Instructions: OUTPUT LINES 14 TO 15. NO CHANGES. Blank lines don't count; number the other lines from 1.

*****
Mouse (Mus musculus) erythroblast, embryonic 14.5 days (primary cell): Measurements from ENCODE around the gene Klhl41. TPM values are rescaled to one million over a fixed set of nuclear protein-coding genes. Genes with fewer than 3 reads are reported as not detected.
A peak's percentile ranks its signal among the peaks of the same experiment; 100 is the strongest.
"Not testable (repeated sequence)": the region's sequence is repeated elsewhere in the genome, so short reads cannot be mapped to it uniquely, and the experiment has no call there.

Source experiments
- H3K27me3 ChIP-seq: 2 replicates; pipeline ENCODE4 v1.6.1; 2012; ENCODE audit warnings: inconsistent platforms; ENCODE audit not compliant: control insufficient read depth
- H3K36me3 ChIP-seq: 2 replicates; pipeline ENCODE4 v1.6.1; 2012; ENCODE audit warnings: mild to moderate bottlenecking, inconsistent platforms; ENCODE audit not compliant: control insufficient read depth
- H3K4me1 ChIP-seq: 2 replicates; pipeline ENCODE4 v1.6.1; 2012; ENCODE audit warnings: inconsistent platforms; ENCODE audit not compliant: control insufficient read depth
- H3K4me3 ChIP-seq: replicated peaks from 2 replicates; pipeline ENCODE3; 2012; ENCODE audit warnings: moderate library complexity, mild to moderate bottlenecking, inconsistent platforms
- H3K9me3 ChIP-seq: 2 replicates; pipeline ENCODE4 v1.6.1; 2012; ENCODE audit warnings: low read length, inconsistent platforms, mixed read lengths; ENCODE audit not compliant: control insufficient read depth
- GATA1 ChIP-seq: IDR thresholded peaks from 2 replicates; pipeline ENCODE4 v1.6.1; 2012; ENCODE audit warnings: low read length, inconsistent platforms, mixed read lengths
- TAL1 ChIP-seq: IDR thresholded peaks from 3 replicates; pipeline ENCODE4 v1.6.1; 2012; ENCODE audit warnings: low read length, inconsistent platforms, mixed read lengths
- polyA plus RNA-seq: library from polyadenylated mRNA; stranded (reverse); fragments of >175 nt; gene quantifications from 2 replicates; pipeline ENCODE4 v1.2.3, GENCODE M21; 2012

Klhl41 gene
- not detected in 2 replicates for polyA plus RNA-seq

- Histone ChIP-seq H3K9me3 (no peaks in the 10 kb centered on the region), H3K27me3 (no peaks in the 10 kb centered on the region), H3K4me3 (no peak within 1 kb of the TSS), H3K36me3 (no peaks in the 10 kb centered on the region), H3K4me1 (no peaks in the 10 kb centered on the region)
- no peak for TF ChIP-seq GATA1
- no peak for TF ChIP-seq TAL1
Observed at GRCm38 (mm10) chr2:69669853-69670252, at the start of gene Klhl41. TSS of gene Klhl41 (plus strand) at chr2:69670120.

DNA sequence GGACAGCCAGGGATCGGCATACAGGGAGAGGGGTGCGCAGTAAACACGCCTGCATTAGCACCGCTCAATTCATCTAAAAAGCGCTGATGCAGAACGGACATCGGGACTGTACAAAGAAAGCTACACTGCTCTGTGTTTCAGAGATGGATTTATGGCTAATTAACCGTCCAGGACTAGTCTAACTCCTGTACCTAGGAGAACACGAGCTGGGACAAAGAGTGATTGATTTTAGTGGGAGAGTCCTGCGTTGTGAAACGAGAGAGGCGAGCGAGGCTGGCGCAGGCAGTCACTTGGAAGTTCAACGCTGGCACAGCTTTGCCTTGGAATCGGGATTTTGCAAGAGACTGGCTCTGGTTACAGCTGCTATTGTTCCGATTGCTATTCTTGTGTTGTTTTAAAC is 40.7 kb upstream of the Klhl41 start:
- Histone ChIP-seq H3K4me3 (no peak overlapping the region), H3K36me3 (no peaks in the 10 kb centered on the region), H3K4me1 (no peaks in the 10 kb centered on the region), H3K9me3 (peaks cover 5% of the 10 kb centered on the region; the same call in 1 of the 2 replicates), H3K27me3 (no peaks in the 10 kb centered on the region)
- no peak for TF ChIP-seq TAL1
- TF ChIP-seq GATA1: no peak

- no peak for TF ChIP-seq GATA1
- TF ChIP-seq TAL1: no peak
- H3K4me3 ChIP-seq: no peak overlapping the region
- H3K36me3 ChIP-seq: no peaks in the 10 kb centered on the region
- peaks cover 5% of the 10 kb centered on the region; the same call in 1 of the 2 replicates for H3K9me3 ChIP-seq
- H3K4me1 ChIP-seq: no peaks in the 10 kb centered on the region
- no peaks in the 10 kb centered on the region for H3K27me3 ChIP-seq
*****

- not detected in 2 replicates for polyA plus RNA-seq

- Histone ChIP-seq H3K9me3 (no peaks in the 10 kb centered on the region), H3K27me3 (no peaks in the 10 kb centered on the region), H3K4me3 (no peak within 1 kb of the TSS), H3K36me3 (no peaks in the 10 kb centered on the region), H3K4me1 (no peaks in the 10 kb centered on the region)